Oliver Emocling gained strength, definition, and overall fitness in his pole dancing journey
Photos courtesy of Oliver Emocling
In 2022, there are so many different ways to achieve fitness. It’s no longer just sweating it out in the gym, pounding on the pavement in a run, or any old sport—these days, almost anything that gets your body moving and building strength counts.
More and more people have also turned to the art form (and fitness routine) that is pole dancing. An entire pole dancing community has thrived over the past decade in Manila, with numerous studios teaching classes and holding workouts in the metro.
“I’ve always wanted to do pole after I saw FKA Twigs’s ‘Cellophane’ music video,” he says. “I was amazed at how dedicated she is to her craft. Like, she learned pole dancing just for that music video. And somehow, she also set the standard for my own physique goals. I know Twigs and I have different anatomies, but I really loved the definition of her body. I feel that there’s consciousness and intention when she moves around and on the pole.”
Emocling took a while to pick up his groove on the pole, which he says was because of his relative lack of flexibility. “I was afraid that I wouldn’t be able to do the tricks because I don’t have a split. Instead of attending a pole class, I joined the studio’s mat flexibility class to somehow get a feel of what their classes are like. A week or two after that, I attended my first pole class in the studio.
“I honestly was so frustrated in my first class. While everyone around me could do the tricks, I couldn’t even keep my body in position even for just a second. Plus, it was indeed painful. I think what I enjoyed in my first class was the fireman spin—I had no idea that poles could be set to static and spinny, so I thought I was already doing a part of the ‘Cellophane’ choreo back then. But yeah, I fell in love with pole right away. It made me feel like I can aspire for something great again.”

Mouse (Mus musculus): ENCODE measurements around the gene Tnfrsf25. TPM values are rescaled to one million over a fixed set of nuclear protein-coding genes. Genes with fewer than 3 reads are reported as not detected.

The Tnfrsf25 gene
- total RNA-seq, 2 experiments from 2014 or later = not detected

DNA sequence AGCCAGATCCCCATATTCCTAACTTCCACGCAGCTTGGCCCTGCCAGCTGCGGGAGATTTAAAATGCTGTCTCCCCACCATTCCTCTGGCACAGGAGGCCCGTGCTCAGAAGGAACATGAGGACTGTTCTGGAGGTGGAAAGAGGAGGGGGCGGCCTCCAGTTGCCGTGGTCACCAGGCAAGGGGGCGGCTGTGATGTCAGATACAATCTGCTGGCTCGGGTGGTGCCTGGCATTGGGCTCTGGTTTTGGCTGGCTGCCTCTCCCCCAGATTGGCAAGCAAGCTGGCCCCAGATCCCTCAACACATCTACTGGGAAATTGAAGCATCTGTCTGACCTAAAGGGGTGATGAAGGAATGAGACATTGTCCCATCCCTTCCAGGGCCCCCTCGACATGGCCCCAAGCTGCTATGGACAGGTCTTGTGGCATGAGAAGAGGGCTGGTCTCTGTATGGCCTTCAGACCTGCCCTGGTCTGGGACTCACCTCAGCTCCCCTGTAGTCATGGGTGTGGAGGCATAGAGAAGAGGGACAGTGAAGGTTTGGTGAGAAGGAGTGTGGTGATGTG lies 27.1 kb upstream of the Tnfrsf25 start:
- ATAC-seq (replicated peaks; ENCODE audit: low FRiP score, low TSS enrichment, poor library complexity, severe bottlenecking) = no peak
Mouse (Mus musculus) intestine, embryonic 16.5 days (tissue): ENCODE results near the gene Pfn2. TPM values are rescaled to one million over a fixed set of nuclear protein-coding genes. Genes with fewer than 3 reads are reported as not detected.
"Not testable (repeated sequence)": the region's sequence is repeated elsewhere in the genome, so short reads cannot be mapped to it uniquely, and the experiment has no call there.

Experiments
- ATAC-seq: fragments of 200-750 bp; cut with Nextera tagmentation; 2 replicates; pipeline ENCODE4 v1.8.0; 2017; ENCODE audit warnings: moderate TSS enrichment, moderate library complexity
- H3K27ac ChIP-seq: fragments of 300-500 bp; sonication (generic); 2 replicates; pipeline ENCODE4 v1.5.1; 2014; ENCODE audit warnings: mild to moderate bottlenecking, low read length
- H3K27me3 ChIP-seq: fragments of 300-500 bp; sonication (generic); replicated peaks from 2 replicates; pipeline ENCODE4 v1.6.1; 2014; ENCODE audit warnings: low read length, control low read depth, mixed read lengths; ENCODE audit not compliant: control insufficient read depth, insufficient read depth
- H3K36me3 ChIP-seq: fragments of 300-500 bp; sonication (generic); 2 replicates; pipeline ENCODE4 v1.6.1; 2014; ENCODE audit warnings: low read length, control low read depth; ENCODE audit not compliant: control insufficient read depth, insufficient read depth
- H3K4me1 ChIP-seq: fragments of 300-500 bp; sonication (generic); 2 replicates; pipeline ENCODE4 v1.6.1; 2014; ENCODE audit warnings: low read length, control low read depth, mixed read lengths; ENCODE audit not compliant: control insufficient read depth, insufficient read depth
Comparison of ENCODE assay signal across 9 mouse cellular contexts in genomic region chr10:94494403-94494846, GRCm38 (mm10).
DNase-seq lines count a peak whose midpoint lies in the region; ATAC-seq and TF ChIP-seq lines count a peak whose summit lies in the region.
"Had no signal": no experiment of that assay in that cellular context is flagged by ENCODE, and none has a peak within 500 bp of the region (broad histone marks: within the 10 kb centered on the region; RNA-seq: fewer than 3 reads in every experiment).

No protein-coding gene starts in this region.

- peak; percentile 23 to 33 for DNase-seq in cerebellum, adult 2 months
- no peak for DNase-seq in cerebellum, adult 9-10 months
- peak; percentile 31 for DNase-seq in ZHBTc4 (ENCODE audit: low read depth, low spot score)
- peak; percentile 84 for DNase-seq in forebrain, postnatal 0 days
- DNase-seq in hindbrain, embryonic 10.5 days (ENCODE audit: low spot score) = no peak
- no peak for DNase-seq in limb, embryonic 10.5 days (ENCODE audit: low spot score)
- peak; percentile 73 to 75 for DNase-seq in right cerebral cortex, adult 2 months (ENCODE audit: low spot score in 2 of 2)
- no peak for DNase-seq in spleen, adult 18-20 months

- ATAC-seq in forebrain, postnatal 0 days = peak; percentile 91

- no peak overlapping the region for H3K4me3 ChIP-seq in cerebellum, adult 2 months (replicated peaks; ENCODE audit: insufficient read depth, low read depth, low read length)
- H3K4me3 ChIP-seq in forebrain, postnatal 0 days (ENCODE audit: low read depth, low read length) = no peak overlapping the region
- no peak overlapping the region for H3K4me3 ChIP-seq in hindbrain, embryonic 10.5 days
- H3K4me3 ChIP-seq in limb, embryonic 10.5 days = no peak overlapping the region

Now Emocling posts impressive photos and videos of his pole work on social media, along with the body he’s built over the relatively short time he’d been practicing the art. I asked him to share the lessons he’s learned about fitness, the art form, and his body from his time on the pole so far.
What did you learn about your own body?
With practice and guidance, my body is capable of doing things I never imagined it could do. It just really requires patience to get where I wish to be.
What’s the biggest thing you learned about pole?
Pole is for everyone. One of the things I like about pole is how there’s no one way to do a trick. There are variations for everyone. For example, there’s this trick called jade; your body is basically in a horizontal position. You pull your outside leg close to your face, so it looks like you’re in a split. The contact point is the hip supported by one hand. But if that is scary or if you can’t pull your face, there’s a more accessible version called the stag jade. In other tricks that still feel a bit unstable, you can add more contact points. You can approach the pole depending on your current state, and the result will still be beautiful.
What did you learn about pushing through any physical limitations?